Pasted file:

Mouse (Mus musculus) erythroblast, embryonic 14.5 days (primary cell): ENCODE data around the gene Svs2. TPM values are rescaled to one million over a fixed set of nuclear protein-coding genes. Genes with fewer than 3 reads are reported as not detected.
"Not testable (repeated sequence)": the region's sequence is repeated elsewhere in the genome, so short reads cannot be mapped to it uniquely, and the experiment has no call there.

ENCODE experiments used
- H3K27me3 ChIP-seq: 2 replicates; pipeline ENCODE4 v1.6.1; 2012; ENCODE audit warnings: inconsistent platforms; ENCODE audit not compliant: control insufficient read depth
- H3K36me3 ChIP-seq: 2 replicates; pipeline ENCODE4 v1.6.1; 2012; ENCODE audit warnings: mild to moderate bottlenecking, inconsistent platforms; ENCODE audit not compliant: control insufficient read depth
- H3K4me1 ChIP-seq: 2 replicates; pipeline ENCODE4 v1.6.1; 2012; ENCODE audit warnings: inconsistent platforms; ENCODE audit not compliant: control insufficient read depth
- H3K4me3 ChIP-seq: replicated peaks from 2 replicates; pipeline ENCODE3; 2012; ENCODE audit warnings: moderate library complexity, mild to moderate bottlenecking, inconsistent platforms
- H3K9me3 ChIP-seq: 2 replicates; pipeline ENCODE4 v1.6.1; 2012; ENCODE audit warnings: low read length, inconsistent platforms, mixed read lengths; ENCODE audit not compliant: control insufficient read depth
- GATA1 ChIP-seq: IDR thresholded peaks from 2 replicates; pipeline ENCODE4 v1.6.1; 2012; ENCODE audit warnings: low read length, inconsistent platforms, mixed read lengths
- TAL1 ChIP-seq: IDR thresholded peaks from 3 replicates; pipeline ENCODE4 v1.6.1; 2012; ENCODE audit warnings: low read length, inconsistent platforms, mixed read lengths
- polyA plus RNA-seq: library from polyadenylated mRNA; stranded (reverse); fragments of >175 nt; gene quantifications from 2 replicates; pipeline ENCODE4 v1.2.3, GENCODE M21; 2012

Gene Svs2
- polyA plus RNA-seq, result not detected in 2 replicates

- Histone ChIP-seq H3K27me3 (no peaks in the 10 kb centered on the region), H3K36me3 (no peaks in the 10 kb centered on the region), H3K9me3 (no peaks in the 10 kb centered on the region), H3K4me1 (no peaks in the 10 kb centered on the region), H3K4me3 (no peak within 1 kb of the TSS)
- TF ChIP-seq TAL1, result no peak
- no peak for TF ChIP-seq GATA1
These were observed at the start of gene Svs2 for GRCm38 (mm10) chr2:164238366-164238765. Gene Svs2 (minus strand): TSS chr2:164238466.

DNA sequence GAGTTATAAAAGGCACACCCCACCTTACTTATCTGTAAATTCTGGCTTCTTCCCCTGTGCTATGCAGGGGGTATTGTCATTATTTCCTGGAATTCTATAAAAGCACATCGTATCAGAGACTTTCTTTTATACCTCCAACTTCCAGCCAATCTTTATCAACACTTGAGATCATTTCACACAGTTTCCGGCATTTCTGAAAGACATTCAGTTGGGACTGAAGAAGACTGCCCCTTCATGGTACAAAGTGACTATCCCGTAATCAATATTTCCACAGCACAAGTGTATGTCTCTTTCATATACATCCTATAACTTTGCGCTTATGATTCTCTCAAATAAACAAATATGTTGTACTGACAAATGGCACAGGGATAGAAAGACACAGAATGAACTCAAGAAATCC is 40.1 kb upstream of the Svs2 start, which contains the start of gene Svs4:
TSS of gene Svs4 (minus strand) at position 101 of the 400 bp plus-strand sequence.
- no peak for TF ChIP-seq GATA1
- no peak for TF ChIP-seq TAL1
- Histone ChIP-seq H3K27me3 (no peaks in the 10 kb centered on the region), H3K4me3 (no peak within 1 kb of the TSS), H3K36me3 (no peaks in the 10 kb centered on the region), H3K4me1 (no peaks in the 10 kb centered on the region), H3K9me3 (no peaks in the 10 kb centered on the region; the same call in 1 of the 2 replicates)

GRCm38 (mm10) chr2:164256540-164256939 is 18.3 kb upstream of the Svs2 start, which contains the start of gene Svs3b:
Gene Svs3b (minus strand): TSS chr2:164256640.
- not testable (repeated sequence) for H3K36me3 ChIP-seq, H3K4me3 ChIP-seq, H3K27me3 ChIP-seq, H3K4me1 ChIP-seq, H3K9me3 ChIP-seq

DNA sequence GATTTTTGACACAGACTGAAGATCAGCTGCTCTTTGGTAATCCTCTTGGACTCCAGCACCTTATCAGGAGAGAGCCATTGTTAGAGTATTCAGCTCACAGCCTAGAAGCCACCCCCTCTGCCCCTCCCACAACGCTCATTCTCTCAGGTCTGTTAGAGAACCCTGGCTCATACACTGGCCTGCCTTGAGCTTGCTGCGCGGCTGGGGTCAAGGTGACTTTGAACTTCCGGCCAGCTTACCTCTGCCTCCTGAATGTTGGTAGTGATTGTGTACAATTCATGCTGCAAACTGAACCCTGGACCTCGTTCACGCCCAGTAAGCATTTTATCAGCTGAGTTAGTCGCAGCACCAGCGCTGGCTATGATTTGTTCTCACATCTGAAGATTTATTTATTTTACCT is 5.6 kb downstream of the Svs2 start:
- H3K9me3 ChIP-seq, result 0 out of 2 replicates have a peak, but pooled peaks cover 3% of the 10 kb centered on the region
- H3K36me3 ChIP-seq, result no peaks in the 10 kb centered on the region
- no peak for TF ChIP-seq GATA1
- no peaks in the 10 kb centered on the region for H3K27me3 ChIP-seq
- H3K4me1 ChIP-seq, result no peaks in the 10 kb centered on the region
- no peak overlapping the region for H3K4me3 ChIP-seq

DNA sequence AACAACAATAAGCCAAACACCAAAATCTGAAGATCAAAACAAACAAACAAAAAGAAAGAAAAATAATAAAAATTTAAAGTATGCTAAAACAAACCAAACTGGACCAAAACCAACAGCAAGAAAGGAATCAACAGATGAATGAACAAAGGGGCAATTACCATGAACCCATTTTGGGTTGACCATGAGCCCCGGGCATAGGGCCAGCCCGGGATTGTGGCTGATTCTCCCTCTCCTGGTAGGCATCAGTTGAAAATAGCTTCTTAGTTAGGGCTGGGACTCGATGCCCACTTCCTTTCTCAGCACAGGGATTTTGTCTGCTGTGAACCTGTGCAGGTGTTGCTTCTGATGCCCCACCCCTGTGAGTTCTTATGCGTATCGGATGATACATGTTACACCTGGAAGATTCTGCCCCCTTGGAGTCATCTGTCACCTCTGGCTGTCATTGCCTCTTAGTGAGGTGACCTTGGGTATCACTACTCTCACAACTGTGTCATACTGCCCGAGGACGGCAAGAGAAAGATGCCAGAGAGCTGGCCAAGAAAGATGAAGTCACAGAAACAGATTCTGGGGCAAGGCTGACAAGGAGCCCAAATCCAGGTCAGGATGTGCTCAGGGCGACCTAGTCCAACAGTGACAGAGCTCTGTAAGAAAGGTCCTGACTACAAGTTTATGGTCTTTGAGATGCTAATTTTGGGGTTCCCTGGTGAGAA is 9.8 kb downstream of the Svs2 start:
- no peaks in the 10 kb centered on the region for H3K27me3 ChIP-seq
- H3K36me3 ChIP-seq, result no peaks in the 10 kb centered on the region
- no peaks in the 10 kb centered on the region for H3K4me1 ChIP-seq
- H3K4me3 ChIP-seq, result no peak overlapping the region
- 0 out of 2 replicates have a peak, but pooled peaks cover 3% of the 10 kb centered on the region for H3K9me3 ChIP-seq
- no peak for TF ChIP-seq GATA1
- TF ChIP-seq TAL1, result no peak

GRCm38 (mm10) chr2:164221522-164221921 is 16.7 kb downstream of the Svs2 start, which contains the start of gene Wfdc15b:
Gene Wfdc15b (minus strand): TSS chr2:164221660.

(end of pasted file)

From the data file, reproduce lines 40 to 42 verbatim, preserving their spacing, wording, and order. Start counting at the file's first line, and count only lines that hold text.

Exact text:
- TF ChIP-seq TAL1, result no peak

GRCm38 (mm10) chr2:164221522-164221921 is 16.7 kb downstream of the Svs2 start, which contains the start of gene Wfdc15b:
Gene Wfdc15b (minus strand): TSS chr2:164221660.